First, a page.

A Struggle for Harmony in the Energy World

An employee of Stewarts Inc., an oilfield service company, works on a tank that will be used in the fracking industry in the oil town of Andrews, Texas. (Photo by Spencer Platt/Getty Images)
An employee of Stewarts Inc., an oilfield service company, works on a tank that will be used in the fracking industry in the oil town of Andrews, Texas. (Photo by Spencer Platt/Getty Images)
Posted June 8, 2015 at 1:58pm

Barack Obama began his presidency promising to rebuild the U.S. economy after a staggering recession, to achieve energy independence through an “All of the Above” embrace of sources and to reduce greenhouse gas emissions that are changing the Earth’s climate. But despite substantial progress on each front, those goals are increasingly coming into conflict.  

Perhaps the biggest development on the energy front is the boom in domestic natural gas, largely from advances in enhanced extraction techniques known as fracking. Gas has hit historically low prices that helped to fuel an energy and manufacturing job comeback, and a fundamental shift in how electricity is produced domestically.  

The Energy Information Administration — the Energy Department’s statistical arm — projects, in most scenarios, that the United States will balance energy imports and exports between 2020 and 2030 thanks to growth in domestic oil and gas production, coupled with a steady flattening of demand as consumers use energy more efficiently.  

Not all sources of energy are treated equally. Coal is the clear target of one of the administration’s most ambitious and controversial regulatory efforts — the Environmental Protection Agency mandate to cut carbon emissions from power plants. Forecasts predict a steady decline in coal-fired power plants partly as a result of the Clean Power Plan rules soon to be made final.  

Natural gas, on the other hand, has been enthusiastically promoted as the nation’s No. 1 fossil fuel, with only a nod to growing concerns about environmental dangers from fracking fluids and seismic effects. Now there are new worries about methane releases from drilling sites and pipeline leaks. Oil production is being expanded onshore and, soon, in Alaska, leaving the burden of reducing carbon emissions to end users of petroleum — primarily in the transportation sector.  

Obama suffered a major setback in his first term when Congress refused to cap carbon emissions, but he has been moving aggressively toward the same goal. A Republican-led Congress is trying to use legislation to block, weaken or at least delay his actions.  

Meanwhile, the cleanest forms of energy remain the smallest players: permits for only two new reactors at each of two nuclear power plants in the Southeast have been issued since Obama took office. Wind and solar generation has increased exponentially with the help of economic stimulus spending and some tax incentives, but still provides only a tiny percentage of the U.S. electricity supply.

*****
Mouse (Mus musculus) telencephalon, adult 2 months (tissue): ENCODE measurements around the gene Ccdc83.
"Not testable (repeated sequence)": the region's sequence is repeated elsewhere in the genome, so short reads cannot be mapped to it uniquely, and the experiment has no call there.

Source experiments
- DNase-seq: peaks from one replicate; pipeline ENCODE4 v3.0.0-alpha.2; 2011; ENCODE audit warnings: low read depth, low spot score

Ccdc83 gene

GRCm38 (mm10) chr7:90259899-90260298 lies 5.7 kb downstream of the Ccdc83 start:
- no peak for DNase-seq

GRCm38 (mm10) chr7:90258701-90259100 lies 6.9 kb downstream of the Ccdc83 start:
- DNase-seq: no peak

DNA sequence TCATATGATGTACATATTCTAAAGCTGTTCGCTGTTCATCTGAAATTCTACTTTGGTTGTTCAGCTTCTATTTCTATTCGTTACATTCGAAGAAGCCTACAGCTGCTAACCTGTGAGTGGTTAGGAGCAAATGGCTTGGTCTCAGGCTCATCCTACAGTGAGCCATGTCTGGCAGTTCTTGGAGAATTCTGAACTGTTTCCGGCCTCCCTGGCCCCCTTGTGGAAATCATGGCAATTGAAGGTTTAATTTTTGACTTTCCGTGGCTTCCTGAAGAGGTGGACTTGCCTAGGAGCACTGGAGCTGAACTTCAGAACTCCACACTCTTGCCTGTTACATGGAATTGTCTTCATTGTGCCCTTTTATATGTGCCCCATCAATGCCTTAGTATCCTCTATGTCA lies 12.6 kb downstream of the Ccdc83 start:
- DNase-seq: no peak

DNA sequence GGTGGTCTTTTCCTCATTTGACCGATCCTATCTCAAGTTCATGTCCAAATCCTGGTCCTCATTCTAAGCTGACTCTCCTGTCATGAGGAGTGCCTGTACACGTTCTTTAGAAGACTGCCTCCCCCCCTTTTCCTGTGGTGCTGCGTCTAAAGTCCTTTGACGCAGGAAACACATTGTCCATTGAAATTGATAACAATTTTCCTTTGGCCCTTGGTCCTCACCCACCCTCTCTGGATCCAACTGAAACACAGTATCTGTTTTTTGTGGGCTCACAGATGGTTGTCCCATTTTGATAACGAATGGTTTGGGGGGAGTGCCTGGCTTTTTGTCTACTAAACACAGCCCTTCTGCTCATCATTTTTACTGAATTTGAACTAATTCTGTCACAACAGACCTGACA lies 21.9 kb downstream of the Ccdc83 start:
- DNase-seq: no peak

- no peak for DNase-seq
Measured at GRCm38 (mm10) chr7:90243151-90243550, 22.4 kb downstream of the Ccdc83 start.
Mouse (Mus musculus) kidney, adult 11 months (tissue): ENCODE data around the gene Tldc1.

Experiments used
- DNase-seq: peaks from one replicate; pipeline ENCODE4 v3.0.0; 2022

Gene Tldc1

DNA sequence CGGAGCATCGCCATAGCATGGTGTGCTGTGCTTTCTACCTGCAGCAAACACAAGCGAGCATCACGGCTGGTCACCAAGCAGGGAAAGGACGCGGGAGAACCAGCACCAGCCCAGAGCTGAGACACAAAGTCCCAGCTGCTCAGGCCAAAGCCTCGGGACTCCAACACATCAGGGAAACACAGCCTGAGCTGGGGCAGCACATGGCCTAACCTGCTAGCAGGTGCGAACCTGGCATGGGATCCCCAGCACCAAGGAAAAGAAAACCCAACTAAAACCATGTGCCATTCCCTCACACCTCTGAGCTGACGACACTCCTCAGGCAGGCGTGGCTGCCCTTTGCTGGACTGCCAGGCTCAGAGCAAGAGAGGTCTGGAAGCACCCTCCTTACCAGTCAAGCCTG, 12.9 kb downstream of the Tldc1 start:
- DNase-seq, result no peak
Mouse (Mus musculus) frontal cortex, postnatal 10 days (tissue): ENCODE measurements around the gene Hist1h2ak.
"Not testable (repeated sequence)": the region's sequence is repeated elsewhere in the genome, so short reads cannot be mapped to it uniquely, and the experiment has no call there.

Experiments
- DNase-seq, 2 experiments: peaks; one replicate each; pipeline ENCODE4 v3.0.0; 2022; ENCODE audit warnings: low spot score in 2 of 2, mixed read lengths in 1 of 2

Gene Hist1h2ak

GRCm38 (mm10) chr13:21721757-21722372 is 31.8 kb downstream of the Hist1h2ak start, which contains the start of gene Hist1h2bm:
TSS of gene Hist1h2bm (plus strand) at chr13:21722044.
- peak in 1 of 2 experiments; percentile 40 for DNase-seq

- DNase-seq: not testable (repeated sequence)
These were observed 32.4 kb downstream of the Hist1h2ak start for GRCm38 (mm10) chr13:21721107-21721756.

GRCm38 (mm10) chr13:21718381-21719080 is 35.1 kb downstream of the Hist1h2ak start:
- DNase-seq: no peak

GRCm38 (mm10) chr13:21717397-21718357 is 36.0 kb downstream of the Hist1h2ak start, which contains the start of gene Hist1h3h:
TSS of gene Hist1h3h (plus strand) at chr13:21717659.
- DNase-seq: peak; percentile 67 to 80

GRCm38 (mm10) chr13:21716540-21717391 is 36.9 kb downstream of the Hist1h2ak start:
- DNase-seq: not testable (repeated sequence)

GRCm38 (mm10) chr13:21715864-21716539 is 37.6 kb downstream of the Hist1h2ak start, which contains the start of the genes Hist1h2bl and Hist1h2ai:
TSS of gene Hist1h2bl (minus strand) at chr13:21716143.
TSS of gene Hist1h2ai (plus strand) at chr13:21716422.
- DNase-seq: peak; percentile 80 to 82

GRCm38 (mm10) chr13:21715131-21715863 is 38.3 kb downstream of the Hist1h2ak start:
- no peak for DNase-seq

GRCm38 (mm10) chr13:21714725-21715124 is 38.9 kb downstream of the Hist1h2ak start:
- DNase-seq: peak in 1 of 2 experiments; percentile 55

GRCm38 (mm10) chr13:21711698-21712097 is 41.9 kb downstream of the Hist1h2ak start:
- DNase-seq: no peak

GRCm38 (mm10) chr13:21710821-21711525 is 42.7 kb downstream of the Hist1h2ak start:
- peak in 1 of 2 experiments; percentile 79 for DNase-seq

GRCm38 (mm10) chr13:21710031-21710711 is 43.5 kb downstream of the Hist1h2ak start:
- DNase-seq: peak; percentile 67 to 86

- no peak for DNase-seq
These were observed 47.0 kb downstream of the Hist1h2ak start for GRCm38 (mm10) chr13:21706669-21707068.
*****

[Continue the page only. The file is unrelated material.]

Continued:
The industry’s positive news on the production front has met with increasing skepticism from some of Obama’s early supporters. One result of the conflicting signals from Washington is that environmental groups, states and local communities are becoming the most effective advocates for addressing the energy industry’s impacts on climate change, clean air and clean water.  

A few areas have imposed bans or moratoriums on fracking — even the conservative Republican governor of Maryland has decided not to stand in the way of a more than two-year fracking moratorium passed by the Democratic legislature.  

Obama has been adamant that the conflicts between reaching for his energy goals are manageable even as they are shadowed by global climate-change concerns. “This is not some impossible problem that we cannot solve,” he said in an April 22 speech. “We can solve it if we’ve got some political will. And we can solve it in a way that creates jobs. We can solve it in a way that doesn’t disrupt our economy but enhances our economy.”  

Although the president has held firm so far against pressure to approve the Keystone XL pipeline from Canadian tar sands to Gulf Coast refineries, environmentalists fear he is tilting more toward industry’s side in major policy debates, especially after arguing that America can have expanded trade with Asia and Europe without diminishing U.S. labor and environmental standards.  

With Obama’s days in office dwindling and Congress gridlocked, industry players are left to sort out energy production with regulatory agencies and the courts. The stories that follow illustrate tough policy choices in three key energy sectors: natural gas production, offshore drilling and clean electricity sources.  


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